SUMMARY OF THE INVENTION Aside from providing a way for detecting color-coat losses, and the like, apparatus and methods according to the invention may include one or more of the following additional features:
(a) definition of what is, and whatis not, to be detected as a color-coat loss,
(b) distinction between the complete loss, or thinning, or thickening of a color-coat, and streak-producing color-coat losses,
(c) utilization of either or both of the above features in a system for inspecting webs of variable widths, there being no need to modify such system to accommodate such variable width webs.
Color-coat losses and the like are detected, in accordance with the invention, by use of (visible) light having a wavelength to which the color-coats are themselves sensitive; and to prevent latent images from ruining the color-coats under inspection, the invention employs to advantage reciprocity-law failure, discussed in The Theory of the Photographic Process, Mees and James, The MacMillan Company, New York, N.Y., chapters 4 and 7.
As is known, the processed optical density of a photosensitive coating varies as a function of its exposure to light to which it is sensitive; and that exposure (E) is defined as the product of exposure intensity (I) multiplied by exposure time (T) Reciprocity-law failure means that, regardless of what is its exposure E, a photosensitive coatingwill not produce a latent image therein iffor a given exposure intensitythe time of exposure is kept below a certain amount. In making use of reciprocity-law failure, the invention suggests the rapid scanning of a color-coated web with a beam of high-intensity visible light, which beam passes through the web and its coatings. The scanning sweep rate is kept sufficiently high to prevent the color-coats under inspection from being photographically excited; and since each color-coat absorbs the beam to a varying degree, any change which may occur in such absorptionsas would occur say at less of a color-coatis immediately detectable.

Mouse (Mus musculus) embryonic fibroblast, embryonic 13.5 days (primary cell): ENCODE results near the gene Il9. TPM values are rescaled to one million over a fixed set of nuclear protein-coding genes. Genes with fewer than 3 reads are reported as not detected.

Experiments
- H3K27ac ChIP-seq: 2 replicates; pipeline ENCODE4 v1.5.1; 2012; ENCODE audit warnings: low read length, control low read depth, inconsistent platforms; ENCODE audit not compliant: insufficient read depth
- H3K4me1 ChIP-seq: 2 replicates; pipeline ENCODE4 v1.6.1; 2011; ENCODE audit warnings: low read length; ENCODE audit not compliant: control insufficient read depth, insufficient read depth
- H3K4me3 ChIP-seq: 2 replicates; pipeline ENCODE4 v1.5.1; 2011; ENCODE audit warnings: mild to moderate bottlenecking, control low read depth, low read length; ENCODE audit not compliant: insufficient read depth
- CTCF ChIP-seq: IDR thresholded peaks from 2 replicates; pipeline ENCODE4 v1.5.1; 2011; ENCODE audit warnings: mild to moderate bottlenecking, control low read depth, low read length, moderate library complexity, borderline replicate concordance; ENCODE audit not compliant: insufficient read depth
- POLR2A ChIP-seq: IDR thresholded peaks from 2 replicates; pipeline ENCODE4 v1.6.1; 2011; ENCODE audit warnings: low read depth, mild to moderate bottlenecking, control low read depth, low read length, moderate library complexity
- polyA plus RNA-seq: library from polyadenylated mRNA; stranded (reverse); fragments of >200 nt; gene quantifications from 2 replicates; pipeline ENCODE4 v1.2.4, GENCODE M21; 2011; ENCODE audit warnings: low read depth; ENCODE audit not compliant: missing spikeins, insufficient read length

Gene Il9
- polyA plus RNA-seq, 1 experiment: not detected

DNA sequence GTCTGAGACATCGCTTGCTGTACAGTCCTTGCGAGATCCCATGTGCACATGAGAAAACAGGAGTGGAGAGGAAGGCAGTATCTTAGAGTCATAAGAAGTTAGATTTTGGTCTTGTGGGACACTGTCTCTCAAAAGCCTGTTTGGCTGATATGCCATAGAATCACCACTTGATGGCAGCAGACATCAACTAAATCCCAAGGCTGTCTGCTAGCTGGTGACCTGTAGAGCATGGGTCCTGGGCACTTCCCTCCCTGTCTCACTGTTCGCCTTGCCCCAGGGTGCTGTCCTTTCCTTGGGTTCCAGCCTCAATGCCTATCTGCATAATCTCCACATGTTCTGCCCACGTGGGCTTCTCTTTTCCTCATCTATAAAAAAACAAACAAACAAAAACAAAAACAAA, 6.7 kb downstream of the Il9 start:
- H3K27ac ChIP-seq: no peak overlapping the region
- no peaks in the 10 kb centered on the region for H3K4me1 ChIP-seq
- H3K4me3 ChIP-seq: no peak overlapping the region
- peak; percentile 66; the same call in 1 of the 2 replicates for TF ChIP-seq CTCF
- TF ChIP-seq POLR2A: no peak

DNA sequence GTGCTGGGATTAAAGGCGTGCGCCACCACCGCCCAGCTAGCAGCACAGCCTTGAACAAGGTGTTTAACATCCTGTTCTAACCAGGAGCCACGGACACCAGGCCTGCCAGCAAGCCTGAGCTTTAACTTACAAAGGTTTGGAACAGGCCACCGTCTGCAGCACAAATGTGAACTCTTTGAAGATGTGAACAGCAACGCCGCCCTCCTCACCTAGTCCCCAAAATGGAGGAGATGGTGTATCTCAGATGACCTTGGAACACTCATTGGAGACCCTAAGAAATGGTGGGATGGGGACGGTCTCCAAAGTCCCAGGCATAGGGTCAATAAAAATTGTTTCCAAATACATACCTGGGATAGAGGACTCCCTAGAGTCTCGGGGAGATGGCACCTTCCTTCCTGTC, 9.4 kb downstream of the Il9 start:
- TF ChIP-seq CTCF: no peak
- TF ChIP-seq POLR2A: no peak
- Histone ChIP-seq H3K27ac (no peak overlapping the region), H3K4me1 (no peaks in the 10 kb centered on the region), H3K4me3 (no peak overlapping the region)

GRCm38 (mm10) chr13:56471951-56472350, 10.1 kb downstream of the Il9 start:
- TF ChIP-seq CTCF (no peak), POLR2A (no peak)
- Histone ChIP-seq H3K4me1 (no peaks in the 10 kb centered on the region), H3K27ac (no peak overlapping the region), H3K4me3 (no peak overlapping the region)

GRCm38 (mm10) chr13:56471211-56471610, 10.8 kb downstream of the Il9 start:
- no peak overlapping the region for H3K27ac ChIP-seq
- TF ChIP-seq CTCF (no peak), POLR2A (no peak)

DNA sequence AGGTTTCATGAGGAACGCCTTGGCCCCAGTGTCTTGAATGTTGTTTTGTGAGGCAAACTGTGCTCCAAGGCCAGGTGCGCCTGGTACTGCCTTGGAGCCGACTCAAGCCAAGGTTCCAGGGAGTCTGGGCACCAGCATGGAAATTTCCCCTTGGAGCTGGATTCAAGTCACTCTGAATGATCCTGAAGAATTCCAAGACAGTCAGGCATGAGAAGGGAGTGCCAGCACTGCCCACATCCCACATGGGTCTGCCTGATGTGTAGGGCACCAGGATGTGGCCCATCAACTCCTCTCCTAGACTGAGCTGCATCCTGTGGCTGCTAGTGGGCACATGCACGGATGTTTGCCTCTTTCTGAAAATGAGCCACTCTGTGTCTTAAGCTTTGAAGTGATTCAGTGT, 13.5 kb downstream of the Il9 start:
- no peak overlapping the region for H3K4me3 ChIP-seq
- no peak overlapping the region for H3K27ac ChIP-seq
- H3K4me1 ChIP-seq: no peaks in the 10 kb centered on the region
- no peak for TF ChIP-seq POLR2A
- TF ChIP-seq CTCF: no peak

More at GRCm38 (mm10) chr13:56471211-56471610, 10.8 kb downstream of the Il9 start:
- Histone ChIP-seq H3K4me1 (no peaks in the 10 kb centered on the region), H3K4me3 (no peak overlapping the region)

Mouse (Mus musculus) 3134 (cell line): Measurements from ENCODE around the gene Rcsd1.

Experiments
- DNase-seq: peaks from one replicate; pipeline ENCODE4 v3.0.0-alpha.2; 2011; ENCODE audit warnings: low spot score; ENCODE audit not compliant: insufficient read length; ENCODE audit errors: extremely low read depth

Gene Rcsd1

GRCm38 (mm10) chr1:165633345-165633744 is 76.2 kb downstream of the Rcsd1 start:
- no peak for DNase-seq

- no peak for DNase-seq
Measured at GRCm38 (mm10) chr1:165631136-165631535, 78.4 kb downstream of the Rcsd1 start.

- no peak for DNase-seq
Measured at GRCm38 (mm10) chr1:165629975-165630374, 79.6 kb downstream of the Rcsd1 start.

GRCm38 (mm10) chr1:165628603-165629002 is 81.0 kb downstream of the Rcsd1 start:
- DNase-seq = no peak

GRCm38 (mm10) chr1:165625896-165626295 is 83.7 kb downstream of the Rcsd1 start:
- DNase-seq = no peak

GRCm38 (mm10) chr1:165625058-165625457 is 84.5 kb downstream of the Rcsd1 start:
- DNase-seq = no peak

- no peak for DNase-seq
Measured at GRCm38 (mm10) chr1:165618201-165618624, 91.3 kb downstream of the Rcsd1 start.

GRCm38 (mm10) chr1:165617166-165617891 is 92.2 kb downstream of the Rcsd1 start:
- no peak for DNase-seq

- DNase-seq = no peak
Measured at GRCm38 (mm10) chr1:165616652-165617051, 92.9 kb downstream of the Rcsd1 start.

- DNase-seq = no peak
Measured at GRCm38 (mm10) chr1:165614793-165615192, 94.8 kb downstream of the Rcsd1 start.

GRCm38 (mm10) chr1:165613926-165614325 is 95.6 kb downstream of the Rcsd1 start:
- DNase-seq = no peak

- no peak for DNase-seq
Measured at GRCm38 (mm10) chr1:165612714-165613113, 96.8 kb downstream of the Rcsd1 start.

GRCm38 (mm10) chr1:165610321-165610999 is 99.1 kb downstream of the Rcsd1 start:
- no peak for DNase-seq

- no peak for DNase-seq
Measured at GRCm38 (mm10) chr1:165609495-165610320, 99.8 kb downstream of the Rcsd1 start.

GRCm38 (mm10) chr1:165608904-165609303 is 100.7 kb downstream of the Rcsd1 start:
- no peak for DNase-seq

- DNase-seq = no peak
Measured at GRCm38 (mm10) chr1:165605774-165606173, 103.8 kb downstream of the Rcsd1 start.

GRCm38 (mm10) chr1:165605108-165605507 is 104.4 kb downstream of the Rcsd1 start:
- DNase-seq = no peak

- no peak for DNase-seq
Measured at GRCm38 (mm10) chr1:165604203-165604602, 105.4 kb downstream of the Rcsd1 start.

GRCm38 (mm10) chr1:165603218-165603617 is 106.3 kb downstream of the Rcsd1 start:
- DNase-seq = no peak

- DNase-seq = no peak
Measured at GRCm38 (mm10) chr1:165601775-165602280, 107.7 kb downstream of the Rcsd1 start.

In defining what is to be detectable as a color-coat loss, the invention takes recognition of the fact that a color-coat loss is primarily objectionable from a product quality standpoint when in the form of a streak; and that such streaks are distinguishable, say from relatively unobjectionable randomly disposed slubs or the like which may appear in the product base, by virtue of the fact that streaks alone produce detectable modulation of the scanning beam on successive sweeps thereof across the web, whereas the slubs etc. do not.
Since color-coat streaks are usually localized defects, which may be selectively cut out of the web at the time the web is sliced, packaged and otherwise prepared for sale to customers, the invention suggests cataloging the location of such streaks for later removal, rather than require a complete shutdown of the web-handling equipment for each and every color-coat streak which may develop. A complete loss, or thinning or thickening, of a coat, however, must be caught immediately so that operation of the coating equipment may be halted, and corrective action taken. Accordingly the system of the invention channels high frequency streak signals to memory equipment to record the presence and location of such color-coat streaks; signals representing low frequency degradation of color-coats, as will occur with complete loss, or thinning or thickening, of a color-coat, are channeled to an alarm device for operation thereof as soon as such color-coat degradation appears.